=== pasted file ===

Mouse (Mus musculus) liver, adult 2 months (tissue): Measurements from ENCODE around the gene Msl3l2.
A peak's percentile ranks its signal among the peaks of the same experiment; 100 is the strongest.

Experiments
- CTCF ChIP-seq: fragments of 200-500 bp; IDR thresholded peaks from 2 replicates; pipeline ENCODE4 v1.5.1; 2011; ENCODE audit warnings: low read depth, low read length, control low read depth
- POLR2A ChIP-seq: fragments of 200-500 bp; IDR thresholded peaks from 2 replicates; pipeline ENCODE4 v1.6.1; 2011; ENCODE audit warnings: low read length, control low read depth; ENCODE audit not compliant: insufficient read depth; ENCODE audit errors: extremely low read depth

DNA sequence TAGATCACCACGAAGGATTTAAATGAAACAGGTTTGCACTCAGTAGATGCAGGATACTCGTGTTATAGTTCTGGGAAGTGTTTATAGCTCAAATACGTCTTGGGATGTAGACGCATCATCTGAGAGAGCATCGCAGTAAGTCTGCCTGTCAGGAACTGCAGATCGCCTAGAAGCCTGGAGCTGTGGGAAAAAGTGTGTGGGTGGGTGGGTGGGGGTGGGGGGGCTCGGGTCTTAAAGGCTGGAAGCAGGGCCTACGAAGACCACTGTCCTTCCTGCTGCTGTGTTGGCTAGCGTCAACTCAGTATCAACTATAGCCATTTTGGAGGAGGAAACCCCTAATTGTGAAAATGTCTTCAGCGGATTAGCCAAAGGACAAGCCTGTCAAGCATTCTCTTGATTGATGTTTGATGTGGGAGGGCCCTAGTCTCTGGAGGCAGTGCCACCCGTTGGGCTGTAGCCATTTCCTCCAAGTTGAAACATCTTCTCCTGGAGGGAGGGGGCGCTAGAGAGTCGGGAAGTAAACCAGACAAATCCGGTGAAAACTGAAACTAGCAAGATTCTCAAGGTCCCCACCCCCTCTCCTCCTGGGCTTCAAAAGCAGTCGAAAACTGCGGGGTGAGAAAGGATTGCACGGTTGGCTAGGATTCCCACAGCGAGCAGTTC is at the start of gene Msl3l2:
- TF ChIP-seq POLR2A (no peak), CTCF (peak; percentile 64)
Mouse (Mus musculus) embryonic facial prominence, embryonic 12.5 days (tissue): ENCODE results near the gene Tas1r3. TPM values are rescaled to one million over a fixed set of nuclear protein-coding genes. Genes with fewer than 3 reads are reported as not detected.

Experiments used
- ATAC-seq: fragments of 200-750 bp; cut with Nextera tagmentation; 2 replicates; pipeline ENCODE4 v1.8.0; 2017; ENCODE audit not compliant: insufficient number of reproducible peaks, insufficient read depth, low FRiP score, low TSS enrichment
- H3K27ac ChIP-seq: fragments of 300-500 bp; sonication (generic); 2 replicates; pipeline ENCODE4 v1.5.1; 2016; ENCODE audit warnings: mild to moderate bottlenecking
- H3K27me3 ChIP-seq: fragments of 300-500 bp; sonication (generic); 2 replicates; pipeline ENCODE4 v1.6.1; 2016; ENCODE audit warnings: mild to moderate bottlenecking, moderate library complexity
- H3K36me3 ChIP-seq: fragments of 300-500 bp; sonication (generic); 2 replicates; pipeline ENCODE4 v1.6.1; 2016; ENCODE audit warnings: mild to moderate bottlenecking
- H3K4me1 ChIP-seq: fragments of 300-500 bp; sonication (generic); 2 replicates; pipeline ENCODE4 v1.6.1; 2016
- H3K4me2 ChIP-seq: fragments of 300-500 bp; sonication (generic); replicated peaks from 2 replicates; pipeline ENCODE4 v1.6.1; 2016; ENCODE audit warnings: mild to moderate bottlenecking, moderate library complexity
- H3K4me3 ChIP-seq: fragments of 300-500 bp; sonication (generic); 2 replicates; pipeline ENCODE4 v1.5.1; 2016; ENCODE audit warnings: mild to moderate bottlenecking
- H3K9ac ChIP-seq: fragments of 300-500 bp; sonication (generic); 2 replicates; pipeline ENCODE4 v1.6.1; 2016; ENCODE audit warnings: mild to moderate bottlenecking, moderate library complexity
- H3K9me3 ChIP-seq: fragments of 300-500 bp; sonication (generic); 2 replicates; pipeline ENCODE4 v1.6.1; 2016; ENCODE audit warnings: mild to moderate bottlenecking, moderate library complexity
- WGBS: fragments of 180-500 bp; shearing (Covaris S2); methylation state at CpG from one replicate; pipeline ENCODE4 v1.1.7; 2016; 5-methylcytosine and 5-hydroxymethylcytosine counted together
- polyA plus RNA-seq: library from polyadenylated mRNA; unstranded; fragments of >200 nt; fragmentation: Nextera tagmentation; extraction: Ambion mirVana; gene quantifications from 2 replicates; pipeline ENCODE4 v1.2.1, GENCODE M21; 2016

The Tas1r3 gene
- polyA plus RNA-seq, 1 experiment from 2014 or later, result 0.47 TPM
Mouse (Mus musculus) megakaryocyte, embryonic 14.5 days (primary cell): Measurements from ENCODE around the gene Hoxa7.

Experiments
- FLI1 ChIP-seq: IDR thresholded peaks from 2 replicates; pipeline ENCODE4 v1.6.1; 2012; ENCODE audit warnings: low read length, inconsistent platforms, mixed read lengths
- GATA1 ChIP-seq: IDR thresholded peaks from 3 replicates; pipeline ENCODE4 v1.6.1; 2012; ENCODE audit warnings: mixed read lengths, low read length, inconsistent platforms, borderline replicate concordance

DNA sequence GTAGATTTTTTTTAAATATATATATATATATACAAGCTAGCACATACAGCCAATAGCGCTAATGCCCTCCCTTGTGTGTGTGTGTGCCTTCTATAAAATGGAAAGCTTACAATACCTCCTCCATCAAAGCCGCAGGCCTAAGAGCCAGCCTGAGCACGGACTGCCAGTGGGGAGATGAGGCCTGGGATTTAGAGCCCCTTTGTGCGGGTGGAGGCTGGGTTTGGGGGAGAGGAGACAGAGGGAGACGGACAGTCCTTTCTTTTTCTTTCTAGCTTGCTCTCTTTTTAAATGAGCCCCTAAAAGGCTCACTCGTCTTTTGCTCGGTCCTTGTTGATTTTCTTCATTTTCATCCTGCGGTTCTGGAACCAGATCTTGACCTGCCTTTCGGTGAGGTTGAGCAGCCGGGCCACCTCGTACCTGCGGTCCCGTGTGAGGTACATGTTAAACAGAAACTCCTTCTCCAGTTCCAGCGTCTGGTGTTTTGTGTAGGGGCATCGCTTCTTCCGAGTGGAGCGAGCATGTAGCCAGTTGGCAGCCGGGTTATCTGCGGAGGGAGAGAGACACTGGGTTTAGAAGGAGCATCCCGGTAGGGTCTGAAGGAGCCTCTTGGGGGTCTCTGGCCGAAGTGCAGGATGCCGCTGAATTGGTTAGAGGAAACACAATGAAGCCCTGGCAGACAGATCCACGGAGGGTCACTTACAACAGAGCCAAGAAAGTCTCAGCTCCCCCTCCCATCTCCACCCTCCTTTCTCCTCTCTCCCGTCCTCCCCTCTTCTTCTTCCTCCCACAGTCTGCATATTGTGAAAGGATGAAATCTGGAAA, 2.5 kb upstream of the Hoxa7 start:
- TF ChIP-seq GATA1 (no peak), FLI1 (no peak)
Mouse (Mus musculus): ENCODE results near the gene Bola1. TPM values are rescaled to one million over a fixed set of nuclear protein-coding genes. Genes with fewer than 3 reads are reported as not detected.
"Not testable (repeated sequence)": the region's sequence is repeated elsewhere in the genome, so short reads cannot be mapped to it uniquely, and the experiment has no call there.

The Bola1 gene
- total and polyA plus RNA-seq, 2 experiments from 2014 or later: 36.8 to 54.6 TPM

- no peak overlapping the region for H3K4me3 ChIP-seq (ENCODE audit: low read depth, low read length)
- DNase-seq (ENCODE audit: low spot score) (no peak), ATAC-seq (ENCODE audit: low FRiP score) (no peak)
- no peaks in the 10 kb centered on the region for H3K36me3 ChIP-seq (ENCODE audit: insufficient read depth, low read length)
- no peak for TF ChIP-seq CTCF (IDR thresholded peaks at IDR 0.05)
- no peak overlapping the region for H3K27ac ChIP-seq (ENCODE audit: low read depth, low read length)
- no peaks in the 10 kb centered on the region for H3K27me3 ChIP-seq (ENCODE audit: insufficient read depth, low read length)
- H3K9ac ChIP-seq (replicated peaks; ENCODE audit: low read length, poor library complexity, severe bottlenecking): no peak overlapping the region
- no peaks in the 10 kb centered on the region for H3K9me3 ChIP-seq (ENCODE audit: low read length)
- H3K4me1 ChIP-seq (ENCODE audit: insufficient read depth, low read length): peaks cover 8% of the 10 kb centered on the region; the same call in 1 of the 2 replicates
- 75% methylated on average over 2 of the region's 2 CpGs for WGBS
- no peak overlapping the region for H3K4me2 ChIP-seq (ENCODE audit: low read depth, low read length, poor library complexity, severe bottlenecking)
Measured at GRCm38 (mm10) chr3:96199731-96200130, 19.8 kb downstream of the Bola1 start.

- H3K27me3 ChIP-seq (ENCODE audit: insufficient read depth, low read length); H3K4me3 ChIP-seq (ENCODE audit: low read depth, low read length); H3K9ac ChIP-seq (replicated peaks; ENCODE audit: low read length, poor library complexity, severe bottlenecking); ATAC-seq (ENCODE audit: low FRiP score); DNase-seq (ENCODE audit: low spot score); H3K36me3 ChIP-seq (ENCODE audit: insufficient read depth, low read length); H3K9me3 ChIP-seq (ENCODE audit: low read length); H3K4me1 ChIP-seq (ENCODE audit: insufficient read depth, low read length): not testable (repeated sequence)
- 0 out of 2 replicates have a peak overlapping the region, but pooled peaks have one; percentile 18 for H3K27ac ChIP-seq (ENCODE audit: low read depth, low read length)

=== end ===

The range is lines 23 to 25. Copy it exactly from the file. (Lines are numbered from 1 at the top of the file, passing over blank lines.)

Mouse (Mus musculus) megakaryocyte, embryonic 14.5 days (primary cell): Measurements from ENCODE around the gene Hoxa7.

Experiments
- FLI1 ChIP-seq: IDR thresholded peaks from 2 replicates; pipeline ENCODE4 v1.6.1; 2012; ENCODE audit warnings: low read length, inconsistent platforms, mixed read lengths